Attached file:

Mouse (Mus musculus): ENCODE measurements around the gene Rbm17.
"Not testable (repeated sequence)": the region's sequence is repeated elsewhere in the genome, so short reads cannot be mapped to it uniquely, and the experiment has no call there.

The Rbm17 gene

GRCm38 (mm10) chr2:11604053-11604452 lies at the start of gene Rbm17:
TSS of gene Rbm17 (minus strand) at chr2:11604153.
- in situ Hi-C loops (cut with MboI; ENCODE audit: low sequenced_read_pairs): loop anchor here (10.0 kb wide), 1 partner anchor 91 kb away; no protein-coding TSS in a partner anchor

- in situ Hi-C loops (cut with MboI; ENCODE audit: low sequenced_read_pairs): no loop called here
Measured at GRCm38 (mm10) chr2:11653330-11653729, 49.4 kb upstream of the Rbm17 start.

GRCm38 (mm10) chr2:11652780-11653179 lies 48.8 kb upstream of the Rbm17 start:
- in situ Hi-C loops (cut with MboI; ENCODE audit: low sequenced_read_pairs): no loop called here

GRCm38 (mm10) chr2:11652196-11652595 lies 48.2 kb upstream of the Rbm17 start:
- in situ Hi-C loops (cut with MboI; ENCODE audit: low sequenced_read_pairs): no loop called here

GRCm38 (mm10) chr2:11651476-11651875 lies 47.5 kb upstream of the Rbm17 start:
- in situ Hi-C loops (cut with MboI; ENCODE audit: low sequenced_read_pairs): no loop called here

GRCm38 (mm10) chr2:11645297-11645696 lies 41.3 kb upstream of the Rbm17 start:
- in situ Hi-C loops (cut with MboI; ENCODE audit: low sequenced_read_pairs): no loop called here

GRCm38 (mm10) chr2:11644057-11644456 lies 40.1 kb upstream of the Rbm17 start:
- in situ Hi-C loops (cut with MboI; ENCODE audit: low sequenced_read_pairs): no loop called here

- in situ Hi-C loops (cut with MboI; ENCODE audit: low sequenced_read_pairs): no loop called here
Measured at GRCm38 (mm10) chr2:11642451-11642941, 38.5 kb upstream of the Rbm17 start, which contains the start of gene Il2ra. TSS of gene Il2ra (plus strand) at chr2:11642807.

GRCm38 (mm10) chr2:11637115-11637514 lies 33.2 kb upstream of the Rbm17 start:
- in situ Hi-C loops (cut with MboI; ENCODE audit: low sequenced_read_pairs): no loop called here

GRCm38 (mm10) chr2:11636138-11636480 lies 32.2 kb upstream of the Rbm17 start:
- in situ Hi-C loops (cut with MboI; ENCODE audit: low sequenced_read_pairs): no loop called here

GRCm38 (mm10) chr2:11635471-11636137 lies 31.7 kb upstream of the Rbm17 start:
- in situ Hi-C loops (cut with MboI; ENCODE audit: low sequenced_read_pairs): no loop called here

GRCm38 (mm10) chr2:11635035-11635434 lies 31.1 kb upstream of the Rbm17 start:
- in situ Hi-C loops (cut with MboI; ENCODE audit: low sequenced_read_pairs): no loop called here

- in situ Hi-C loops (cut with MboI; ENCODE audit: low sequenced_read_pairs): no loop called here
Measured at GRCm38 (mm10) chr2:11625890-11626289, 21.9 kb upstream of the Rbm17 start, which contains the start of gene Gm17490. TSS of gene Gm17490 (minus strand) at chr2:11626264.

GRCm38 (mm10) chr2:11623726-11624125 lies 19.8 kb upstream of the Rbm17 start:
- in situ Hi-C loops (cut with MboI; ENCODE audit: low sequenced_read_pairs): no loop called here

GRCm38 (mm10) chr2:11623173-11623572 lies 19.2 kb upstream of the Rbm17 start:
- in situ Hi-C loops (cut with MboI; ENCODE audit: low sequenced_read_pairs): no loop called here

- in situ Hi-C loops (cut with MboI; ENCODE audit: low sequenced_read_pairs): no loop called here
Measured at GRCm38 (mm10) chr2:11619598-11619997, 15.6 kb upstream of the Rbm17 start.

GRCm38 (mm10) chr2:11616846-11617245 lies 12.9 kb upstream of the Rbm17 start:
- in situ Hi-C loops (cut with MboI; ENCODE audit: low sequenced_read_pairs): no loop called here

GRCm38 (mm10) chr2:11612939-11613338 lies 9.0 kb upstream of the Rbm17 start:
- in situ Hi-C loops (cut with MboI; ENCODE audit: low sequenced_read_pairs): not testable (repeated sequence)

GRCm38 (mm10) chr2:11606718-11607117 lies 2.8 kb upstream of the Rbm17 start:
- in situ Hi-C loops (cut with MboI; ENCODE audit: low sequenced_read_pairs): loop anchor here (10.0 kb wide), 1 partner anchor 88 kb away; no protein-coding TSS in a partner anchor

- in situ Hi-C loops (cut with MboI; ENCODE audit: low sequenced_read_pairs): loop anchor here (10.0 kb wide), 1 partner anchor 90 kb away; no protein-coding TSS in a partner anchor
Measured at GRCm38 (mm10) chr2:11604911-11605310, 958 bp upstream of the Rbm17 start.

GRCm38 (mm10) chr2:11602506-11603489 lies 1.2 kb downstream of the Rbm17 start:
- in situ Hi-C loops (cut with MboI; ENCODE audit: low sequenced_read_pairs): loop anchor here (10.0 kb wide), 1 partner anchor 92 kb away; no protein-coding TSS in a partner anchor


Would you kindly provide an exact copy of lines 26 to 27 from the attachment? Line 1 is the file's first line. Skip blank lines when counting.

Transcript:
- in situ Hi-C loops (cut with MboI; ENCODE audit: low sequenced_read_pairs): no loop called here

GRCm38 (mm10) chr2:11635035-11635434 lies 31.1 kb upstream of the Rbm17 start: